Battime

This is a blog dedicated entirely to bats. New posts are added at various times.
In post-free periods feel free to explore battime!
If you have any questions or suggestions feel free to use the ask box.
None of the photos belong to me unless said otherwise.
Please do not disturb bats, they are wild animals and should be left in peace




ecosapienshow:

Our latest infographic. See the episode here!

Reblogged from ecosapienshow

ecosapienshow:

Our latest infographic. See the episode here!

Plecotus alpinus - Alpine Long-Eared Bat eating Garden tiger moth (Arctia caja)

Photo by Dietmar Nill

Plecotus alpinus - Alpine Long-Eared Bat eating Garden tiger moth (Arctia caja)

Photo by Dietmar Nill

Plecotus alpinus - Alpine Long-Eared Bat

Photos by Dietmar Nill

Ectophylla alba - Honduran White Bat

Photo by Jan Boer

Ectophylla alba - Honduran White Bat

Photo by Jan Boer

Ectophylla alba - Honduran white bat

Photo by Matt Brady

Ectophylla alba - Honduran white bat

Photo by Matt Brady

Reblogged from ecosapienshow

ecosapienshow:

New episode out today! - The amazing world of Bats.

As night descends, many species of nocturnal animal emerge. Bats are by far the most iconic and amazing. Join David as he explores amazing bat facts in this introduction to the group.

Reblogged from wildlifebiologymontana

wildlifebiologymontana:

Flapping, evening, friends, an interview on bats!

While the video has been up, seems a post has escaped me. Now you have it here as well: the interview with Ellen Whittle. She has worked all summer studying bats in Montana, looking at their use of human structures such as bridges. The findings have been great and she has been so wonderful about coming in and answering some questions.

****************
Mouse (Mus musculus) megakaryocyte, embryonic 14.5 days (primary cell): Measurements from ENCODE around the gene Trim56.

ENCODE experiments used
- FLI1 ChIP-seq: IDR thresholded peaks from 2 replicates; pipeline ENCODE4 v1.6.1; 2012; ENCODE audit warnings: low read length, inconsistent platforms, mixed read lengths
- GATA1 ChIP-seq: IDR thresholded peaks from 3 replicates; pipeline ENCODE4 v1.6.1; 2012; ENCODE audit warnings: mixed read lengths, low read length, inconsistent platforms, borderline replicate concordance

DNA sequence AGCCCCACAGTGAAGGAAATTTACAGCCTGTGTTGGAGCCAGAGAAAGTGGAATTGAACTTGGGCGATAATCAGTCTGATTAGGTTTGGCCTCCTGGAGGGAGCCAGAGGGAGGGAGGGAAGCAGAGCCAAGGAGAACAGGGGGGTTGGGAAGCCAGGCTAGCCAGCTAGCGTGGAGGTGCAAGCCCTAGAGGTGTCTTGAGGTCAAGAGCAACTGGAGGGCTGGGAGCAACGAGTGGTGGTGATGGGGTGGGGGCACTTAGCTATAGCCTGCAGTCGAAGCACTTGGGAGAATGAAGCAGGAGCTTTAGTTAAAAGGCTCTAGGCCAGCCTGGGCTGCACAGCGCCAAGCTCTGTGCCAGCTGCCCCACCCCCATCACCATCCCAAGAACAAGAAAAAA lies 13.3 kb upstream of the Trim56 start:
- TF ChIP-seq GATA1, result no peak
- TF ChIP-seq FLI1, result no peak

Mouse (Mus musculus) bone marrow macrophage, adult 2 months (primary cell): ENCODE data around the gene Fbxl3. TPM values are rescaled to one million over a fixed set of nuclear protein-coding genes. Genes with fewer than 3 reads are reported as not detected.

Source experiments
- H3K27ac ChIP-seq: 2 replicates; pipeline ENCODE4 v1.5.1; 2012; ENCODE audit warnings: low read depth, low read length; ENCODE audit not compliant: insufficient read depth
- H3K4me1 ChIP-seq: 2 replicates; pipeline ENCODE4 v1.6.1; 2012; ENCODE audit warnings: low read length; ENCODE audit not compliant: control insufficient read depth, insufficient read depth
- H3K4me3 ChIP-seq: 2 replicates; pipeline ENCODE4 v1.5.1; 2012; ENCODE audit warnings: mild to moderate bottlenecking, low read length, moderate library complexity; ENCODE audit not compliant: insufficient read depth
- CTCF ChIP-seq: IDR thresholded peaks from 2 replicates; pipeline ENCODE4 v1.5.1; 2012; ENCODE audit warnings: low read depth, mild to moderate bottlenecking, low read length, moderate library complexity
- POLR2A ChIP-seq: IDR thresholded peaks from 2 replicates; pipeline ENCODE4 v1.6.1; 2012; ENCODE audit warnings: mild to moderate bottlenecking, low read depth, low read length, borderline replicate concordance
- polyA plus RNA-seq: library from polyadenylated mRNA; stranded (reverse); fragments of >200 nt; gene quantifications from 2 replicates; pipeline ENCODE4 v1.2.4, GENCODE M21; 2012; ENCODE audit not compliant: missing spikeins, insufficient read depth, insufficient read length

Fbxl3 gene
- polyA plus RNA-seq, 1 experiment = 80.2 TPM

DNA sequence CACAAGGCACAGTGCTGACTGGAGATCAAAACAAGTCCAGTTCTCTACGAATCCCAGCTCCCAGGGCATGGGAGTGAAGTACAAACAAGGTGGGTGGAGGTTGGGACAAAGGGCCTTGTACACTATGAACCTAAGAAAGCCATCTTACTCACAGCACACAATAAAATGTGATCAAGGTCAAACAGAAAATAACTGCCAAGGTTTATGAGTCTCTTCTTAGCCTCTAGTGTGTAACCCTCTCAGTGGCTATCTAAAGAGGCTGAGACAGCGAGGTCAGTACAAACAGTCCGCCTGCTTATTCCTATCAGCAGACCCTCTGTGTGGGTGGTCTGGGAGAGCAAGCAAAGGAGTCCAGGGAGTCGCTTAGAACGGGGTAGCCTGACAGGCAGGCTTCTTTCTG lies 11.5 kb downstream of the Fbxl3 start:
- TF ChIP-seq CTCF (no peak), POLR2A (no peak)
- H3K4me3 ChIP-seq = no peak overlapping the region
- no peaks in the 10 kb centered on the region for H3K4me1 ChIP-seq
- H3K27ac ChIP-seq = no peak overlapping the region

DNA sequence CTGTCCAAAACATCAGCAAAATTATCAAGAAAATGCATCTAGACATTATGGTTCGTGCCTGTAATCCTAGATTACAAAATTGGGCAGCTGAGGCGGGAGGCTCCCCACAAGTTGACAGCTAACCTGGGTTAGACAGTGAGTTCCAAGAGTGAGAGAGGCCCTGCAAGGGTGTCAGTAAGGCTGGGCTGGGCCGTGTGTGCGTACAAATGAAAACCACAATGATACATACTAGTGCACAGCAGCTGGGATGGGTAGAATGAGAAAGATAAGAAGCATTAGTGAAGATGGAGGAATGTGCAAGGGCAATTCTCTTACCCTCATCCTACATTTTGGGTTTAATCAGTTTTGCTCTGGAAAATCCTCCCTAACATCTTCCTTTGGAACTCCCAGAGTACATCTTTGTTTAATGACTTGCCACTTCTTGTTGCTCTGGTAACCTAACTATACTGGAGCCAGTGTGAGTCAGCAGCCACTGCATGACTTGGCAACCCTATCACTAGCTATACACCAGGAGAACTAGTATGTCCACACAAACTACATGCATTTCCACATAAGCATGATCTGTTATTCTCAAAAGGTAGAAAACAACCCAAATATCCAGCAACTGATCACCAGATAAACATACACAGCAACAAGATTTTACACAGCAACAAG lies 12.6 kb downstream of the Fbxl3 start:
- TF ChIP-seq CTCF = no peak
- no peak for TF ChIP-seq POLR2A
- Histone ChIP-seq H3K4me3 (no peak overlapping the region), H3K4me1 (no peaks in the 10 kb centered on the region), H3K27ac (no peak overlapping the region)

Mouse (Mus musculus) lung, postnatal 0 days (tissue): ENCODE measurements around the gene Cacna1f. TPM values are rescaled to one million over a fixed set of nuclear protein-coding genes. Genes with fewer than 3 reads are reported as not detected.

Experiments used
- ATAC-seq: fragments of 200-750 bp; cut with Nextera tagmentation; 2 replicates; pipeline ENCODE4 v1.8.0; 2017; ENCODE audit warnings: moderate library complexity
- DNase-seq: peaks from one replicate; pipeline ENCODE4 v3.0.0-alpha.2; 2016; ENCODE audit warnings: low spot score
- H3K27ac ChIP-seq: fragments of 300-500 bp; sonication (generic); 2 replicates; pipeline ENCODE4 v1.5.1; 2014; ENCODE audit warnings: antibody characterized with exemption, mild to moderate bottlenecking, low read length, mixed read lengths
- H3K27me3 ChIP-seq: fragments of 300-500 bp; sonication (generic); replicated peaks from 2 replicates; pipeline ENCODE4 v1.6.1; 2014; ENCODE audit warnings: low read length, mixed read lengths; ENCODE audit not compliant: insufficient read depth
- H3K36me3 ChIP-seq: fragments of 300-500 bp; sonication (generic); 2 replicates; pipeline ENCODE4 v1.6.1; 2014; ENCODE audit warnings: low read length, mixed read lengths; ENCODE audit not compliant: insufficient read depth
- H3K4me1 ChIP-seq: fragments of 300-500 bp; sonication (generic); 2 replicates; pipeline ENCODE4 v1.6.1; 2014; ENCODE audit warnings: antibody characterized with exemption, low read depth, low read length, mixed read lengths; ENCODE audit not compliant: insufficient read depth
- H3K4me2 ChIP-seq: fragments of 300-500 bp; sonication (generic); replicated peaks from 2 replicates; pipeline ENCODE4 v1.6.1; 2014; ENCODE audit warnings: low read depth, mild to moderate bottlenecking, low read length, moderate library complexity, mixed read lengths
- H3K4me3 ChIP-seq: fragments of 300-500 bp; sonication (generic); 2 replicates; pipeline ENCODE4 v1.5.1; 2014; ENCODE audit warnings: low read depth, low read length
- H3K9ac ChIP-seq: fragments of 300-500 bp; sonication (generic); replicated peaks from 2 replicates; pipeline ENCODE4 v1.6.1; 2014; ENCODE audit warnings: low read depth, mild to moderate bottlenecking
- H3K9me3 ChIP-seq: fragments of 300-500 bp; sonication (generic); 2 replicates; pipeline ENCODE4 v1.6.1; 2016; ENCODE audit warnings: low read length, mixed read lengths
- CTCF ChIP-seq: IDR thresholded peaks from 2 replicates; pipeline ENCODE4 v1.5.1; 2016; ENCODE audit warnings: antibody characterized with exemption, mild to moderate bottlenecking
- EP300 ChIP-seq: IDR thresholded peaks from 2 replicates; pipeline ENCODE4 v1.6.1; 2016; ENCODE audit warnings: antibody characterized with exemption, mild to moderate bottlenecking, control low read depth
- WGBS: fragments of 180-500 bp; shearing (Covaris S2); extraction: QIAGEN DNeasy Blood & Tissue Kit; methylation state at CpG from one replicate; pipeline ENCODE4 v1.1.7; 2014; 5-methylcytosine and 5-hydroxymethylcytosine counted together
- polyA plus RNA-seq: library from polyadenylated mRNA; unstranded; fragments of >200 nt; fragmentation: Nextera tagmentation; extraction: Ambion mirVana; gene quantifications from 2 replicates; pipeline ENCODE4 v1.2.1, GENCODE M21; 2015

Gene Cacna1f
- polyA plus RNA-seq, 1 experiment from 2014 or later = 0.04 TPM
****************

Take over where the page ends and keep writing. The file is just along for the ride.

For more on bats, please see her article here.

If you’re still curious, leave us some comments on our video and either Ellen or one of our bat-loving biologists here at the UM will help answer your question.

Reblogged from wildlifebiologymontana

wildlifebiologymontana:

How adorable! A bat maternity colony!

Female bats, ready to give birth, will form maternity colonies. Often found in trees and tree cavities, they have also been found in buildings, or in this case, bridges. There have been signs of maternity colony preferences in different bat species, but as you can see here, these guys are pretty set with their man-made set up. 

Thanks to Ellen Whittle for the footage. 

Reblogged from fuck-it-i-am-a-fucking-elf

Diphylla ecaudata - Hairy-legged vampire bat

Photo by José Gabriel Martínez Fonseca

Diphylla ecaudata - Hairy-legged vampire bat

Photo by José Gabriel Martínez Fonseca

Vampyressa thyone - Northern little yellow-eared bat

Photo by José Gabriel Martínez Fonseca

Vampyressa thyone - Northern little yellow-eared bat

Photo by José Gabriel Martínez Fonseca

Black myotis (Myotis nigricans)  vs. Riparian myotis (Myotis riparius)

Photo by José Gabriel Martínez Fonseca

Black myotis (Myotis nigricans) vs. Riparian myotis (Myotis riparius)

Photo by José Gabriel Martínez Fonseca

Ectophylla alba - Honduran white bat

Photo by José Gabriel Martínez Fonseca

Ectophylla alba - Honduran white bat

Photo by José Gabriel Martínez Fonseca

Saccopteryx leptura - Lesser Sac-winged Bat

Photo by Photo by José Gabriel Martínez Fonseca

Saccopteryx leptura - Lesser Sac-winged Bat

Photo by Photo by José Gabriel Martínez Fonseca

Platyrrhinus helleri - Heller’s broad-nosed bat

Photo by José Gabriel Martínez Fonseca

Platyrrhinus helleri - Heller’s broad-nosed bat

Photo by José Gabriel Martínez Fonseca